In 1985 the sodden dead chicks were seen to be eaten by the adult. The female resident from 1982 – 1992 suffered a badly injured foot in 1985 which she carried for the rest of her life. It did not, however, appear to inhibit her hunting prowess.

In 1989 a Golden Eagle was observed from the viewpoint. Strange but true.

In 1993, 2005 and 2015 Barn Owls nested, apparently successfully, within 20 metres of the eyrie!

Since around 2005 we have also witnessed an increasing amount of Goshawk sightings from the viewpoint and this can make for some interesting interactions.
Even now, after thousands of hours of observation of many thousands of flights and hundreds of successful hunts, the thrill of watching Peregrines has never waned. It is always just like the first sighting. Captivating. Awe inspiring. Magical.

Steve Watson


First Day in the Field – 2018

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An update from Nat…

On Sunday 7th January I headed out for a morning in the field with GRMG’s very own Yoda; Rob – as well as a few others involved in local raptor/bird monitoring. We arrived for 11.00 and watched through until around 14.00 – prime time for watching raptors at this early time of year. Our focus was to monitor some Goshawks (Accipiter gentilis) and hopefully find a new nest to add to the many nests that the GRMG already monitor under Rob.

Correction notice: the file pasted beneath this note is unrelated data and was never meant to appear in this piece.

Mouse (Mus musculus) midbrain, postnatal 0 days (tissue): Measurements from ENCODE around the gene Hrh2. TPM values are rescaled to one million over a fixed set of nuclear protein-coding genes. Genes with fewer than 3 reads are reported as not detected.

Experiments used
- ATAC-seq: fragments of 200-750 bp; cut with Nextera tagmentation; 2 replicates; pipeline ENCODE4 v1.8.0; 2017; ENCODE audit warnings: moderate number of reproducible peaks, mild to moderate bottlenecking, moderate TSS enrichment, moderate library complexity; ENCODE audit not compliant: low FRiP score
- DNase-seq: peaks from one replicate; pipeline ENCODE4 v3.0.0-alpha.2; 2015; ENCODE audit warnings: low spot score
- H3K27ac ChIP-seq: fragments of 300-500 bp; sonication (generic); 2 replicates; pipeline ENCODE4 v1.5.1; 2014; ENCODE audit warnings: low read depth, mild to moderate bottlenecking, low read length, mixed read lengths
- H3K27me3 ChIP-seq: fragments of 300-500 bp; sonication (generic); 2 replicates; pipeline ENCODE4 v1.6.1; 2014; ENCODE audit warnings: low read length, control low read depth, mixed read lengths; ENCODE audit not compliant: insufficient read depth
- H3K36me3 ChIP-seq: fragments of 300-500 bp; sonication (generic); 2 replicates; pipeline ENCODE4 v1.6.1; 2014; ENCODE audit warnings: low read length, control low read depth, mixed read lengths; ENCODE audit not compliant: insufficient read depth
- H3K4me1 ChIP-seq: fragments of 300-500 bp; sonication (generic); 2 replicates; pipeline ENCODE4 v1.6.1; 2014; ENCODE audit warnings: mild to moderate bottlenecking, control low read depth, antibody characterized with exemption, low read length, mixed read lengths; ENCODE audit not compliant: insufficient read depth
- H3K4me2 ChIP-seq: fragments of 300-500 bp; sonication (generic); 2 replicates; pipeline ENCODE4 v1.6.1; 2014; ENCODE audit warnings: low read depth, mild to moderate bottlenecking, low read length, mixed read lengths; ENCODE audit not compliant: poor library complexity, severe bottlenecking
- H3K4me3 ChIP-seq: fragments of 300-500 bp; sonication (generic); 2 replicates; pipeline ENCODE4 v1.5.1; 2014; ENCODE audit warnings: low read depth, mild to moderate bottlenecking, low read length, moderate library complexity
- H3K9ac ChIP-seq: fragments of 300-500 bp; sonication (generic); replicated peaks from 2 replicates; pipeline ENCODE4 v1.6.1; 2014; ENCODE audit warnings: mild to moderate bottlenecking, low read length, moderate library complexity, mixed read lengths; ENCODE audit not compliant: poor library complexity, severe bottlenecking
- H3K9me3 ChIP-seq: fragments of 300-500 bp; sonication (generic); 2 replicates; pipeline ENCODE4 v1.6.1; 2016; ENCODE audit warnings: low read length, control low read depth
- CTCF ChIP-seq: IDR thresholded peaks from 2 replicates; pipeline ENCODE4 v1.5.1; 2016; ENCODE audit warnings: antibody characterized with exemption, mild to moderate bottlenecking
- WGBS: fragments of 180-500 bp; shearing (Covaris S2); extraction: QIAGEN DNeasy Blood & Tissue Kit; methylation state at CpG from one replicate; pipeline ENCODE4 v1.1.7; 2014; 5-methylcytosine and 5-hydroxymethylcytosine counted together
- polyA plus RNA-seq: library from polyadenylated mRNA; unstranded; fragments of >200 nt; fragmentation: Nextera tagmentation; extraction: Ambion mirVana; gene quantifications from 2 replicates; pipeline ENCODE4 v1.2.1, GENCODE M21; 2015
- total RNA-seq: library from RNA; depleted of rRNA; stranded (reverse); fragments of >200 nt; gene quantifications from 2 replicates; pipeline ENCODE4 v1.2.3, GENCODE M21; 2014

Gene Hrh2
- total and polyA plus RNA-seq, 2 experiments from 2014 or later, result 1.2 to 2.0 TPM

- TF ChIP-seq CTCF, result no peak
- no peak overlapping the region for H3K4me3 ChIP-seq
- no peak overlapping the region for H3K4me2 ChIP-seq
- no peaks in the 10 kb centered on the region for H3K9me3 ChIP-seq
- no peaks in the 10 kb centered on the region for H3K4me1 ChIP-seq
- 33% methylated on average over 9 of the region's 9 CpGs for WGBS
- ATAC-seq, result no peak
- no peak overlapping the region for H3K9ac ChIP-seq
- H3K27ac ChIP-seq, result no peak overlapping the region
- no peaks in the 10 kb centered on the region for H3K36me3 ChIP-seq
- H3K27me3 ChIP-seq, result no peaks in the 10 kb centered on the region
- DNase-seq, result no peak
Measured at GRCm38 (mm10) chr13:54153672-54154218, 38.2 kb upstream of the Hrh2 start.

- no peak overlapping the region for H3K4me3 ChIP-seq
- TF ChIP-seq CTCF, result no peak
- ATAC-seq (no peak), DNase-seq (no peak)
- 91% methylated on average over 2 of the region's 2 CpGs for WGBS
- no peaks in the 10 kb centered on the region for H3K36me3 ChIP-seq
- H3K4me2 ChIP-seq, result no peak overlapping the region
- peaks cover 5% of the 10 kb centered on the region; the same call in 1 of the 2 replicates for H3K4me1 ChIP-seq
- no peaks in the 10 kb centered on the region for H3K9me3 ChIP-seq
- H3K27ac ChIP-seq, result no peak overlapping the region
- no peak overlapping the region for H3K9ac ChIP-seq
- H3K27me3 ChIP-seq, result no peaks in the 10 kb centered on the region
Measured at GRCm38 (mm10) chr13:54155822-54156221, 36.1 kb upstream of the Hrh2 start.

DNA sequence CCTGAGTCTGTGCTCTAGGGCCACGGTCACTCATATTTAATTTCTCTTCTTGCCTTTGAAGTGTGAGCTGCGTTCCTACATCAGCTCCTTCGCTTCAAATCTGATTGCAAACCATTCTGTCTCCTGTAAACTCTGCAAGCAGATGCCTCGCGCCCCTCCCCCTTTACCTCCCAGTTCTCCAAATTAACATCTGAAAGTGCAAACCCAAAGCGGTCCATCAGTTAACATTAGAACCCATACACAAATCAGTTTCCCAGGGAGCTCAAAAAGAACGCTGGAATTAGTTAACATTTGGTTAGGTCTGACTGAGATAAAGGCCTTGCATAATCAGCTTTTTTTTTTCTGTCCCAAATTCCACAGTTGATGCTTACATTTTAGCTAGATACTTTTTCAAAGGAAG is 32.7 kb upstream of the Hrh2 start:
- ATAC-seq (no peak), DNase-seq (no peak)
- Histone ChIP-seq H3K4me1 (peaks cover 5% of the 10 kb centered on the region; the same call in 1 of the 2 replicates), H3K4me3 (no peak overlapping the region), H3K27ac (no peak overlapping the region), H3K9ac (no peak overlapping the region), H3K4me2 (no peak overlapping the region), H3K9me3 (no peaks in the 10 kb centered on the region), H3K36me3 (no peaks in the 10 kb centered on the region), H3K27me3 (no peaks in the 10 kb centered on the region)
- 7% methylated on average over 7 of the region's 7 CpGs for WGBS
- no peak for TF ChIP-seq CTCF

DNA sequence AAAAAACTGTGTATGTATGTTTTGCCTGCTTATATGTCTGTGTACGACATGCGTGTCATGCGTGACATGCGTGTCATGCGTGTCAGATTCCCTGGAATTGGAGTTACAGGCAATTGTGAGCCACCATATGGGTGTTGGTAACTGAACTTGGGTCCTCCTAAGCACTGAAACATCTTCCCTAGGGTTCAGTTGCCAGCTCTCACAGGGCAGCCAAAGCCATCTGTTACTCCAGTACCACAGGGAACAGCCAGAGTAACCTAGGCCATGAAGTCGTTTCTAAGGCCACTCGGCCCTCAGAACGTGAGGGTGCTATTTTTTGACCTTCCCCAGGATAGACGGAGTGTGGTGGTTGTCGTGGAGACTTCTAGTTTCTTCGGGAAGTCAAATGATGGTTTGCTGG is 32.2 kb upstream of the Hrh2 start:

As we parked up and walked through the farm gate to follow the public footpath we had a pair of Common Buzzards (Buteo buteo) circling over the woodland behind us closely followed by a pair of Raven (Corvus corax); a good start. We didn’t stop to watch these as we would gain a better vantage point along the footpath and into the valley; stopping to observe at the top of an incline. The landscape was beautiful; rolling hills, fields of green and woodlands surrounding us, and it was a bright, clear and crisp morning.

The morning began with some incredible views of Raven with a couple of different pairs lightly displaying and flying in sync with one another over two of the visible woodlands – a positive start. From this you could clearly see the difference in Ravens compared to other corvids due to their much larger size as well as the difference in the male and female; the male being the larger bird.

Our monitoring session then went from success to success with encounters of Goshawks, Sparrowhawks (Accipiter nisus) and even Peregrine Falcons (Falco peregrinus). Our focus was on one area of woodland in the distance (where we haven’t yet pinned down the breeding Goshawk pair) as well as the woodland both in front of us and behind us where Rob has previously found the nests and need monitoring. On around three occasions we had courtship displays of Goshawks over our known territories and on one occasion Rob spotted a lone Goshawk flying out of some tall trees in the woodland we were focusing on – it flew past us and over the line of a ridge of trees next to us. This will now be followed up with a visit to that woodland and the near area where the bird left in order to look for a nest – or indeed the start of a new one.